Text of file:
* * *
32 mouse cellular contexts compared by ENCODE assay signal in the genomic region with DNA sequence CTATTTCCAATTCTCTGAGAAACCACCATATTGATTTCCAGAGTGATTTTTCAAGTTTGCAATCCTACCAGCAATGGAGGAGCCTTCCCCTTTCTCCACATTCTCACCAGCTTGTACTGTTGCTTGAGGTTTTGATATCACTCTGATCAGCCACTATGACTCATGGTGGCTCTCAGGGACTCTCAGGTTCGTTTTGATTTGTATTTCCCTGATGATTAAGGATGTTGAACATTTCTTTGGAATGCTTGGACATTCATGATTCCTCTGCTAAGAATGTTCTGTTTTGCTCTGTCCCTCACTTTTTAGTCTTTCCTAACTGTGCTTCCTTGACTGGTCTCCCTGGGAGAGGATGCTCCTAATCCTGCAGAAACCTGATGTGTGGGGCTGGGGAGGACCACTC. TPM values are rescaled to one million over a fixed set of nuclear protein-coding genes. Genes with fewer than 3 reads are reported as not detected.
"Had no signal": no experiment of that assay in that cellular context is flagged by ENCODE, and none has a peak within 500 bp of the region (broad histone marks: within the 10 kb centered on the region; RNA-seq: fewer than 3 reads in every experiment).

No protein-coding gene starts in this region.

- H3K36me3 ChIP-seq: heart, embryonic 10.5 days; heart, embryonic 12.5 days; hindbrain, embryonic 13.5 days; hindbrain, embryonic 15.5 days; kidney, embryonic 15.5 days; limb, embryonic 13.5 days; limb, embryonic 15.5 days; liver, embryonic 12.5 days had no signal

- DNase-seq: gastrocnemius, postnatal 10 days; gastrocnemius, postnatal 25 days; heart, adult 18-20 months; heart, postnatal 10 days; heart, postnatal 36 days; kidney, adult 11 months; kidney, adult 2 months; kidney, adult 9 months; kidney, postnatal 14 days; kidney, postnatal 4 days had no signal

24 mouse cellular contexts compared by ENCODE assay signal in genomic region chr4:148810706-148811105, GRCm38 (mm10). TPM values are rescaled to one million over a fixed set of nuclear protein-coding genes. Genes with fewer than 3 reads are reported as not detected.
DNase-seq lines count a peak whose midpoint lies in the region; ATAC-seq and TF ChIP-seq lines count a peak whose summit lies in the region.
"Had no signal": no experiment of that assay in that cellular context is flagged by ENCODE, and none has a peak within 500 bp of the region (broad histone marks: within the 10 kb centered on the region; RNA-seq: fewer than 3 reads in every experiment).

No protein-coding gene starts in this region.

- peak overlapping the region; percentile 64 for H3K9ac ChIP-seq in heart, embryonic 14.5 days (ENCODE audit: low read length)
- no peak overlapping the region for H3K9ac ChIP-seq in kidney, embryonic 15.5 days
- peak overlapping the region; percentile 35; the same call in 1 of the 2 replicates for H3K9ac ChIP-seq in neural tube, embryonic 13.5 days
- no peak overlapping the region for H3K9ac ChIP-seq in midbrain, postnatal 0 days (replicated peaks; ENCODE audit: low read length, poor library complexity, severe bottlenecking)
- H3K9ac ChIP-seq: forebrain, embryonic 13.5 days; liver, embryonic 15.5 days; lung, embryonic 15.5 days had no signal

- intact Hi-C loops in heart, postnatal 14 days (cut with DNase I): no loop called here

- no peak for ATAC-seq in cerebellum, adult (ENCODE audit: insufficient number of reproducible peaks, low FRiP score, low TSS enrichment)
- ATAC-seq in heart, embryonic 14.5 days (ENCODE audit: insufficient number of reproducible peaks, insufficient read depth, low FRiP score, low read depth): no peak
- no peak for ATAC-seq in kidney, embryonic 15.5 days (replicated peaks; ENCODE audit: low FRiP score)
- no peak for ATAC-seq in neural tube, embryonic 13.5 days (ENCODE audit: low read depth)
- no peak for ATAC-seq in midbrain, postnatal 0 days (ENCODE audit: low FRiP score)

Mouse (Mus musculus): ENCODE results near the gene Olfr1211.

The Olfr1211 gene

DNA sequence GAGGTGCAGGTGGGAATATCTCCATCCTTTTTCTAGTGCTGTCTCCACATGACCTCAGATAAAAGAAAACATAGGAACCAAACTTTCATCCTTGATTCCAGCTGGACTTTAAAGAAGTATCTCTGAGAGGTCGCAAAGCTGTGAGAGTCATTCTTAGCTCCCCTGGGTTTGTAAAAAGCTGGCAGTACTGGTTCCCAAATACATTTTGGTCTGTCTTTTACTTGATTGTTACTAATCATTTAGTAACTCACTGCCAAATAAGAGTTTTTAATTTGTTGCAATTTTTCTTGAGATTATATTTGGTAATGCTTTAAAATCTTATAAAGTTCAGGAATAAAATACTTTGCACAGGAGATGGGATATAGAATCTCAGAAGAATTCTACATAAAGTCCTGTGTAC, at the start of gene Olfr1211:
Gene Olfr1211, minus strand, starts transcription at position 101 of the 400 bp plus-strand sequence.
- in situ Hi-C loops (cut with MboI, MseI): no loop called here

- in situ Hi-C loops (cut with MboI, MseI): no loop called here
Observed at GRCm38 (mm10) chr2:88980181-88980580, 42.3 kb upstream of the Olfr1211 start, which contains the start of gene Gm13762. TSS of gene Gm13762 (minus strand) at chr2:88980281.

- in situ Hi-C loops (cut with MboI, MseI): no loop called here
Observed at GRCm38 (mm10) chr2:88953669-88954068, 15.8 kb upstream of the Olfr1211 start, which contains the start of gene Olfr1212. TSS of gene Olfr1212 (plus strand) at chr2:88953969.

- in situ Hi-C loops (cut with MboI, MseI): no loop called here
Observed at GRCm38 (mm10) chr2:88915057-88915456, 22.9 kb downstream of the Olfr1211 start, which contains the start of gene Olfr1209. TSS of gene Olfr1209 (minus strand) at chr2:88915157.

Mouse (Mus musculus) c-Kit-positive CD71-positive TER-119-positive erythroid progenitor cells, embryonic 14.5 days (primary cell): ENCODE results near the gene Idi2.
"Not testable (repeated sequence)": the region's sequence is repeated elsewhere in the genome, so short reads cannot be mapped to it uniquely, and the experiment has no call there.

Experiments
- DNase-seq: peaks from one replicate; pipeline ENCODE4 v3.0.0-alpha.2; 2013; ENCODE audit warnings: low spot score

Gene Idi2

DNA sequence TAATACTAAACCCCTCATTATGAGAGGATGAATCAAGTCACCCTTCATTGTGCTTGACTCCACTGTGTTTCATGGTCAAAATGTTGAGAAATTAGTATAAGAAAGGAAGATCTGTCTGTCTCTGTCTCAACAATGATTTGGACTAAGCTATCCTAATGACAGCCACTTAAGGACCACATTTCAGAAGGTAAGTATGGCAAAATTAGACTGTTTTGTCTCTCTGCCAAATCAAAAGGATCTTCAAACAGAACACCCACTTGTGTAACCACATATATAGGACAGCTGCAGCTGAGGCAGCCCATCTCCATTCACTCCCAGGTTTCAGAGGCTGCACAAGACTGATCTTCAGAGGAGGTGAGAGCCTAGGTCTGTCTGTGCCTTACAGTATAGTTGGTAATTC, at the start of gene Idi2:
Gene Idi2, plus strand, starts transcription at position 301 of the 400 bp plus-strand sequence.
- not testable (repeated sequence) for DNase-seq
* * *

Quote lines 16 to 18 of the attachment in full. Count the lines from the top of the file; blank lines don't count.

- no peak for ATAC-seq in cerebellum, adult (ENCODE audit: insufficient number of reproducible peaks, low FRiP score, low TSS enrichment)
- ATAC-seq in heart, embryonic 14.5 days (ENCODE audit: insufficient number of reproducible peaks, insufficient read depth, low FRiP score, low read depth): no peak
- no peak for ATAC-seq in kidney, embryonic 15.5 days (replicated peaks; ENCODE audit: low FRiP score)